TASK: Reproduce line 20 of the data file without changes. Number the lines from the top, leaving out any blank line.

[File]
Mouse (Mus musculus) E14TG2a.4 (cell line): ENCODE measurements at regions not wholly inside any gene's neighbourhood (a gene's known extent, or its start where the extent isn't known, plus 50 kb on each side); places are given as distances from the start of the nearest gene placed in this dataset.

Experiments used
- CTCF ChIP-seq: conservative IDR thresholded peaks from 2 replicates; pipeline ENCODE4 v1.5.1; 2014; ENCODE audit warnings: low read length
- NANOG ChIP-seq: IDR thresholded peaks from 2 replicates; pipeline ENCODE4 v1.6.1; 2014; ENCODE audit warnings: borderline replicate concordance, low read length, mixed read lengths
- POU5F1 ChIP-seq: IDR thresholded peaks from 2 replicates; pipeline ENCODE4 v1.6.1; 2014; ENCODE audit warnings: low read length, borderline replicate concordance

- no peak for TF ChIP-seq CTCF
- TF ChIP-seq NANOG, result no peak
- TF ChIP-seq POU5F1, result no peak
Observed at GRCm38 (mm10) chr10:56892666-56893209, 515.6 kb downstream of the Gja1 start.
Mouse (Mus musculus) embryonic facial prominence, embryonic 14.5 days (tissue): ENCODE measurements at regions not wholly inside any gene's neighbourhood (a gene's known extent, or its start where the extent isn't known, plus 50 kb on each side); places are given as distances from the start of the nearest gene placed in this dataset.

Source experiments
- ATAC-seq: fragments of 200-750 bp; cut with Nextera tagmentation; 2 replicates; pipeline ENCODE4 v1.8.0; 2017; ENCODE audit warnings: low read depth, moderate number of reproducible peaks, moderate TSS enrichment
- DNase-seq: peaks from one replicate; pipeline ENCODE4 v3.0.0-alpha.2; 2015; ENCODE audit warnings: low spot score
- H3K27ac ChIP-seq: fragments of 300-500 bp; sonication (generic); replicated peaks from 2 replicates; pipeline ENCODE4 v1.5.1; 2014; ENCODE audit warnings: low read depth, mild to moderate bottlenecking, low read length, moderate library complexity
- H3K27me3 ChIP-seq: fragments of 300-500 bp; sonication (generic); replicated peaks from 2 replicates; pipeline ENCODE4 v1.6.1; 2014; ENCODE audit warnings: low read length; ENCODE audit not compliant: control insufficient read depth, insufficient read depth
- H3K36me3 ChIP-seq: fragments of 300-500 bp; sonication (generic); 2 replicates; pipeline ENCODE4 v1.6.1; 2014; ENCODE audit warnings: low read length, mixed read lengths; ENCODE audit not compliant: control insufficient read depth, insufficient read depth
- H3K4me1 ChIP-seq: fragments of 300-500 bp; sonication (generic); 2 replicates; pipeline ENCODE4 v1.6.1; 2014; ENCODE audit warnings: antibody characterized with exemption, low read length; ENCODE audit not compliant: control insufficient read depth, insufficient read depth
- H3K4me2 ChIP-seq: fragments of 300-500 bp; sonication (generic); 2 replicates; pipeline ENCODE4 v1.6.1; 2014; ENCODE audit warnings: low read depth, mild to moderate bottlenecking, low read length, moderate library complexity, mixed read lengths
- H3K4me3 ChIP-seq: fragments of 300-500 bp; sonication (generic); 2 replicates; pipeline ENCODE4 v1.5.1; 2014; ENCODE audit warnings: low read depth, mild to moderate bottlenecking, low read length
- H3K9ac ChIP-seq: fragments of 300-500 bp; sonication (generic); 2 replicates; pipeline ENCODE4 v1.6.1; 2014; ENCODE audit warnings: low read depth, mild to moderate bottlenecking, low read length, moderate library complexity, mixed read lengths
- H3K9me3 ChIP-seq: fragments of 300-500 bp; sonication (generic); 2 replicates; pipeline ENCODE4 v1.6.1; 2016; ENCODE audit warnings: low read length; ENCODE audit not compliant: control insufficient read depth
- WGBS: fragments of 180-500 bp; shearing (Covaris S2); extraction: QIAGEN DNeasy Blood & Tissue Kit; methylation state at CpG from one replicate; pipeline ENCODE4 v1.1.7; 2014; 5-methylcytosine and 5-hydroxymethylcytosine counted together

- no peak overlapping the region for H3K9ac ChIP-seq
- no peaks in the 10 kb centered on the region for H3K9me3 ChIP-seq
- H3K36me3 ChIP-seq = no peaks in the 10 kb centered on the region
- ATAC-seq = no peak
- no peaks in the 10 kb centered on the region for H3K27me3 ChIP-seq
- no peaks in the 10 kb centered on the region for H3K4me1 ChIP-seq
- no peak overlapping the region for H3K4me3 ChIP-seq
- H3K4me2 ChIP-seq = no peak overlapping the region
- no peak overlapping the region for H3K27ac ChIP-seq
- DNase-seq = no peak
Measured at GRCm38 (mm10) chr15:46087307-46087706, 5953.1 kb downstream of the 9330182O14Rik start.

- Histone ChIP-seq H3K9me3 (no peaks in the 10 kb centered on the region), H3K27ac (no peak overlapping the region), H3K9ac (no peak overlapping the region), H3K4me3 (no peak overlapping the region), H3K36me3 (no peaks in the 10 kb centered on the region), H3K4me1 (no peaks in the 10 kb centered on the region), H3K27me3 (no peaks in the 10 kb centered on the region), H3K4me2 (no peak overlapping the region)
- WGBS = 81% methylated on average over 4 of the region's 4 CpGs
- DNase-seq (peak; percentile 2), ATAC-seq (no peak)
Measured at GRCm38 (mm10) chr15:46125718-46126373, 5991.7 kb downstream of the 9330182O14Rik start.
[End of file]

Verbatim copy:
- H3K9ac ChIP-seq: fragments of 300-500 bp; sonication (generic); 2 replicates; pipeline ENCODE4 v1.6.1; 2014; ENCODE audit warnings: low read depth, mild to moderate bottlenecking, low read length, moderate library complexity, mixed read lengths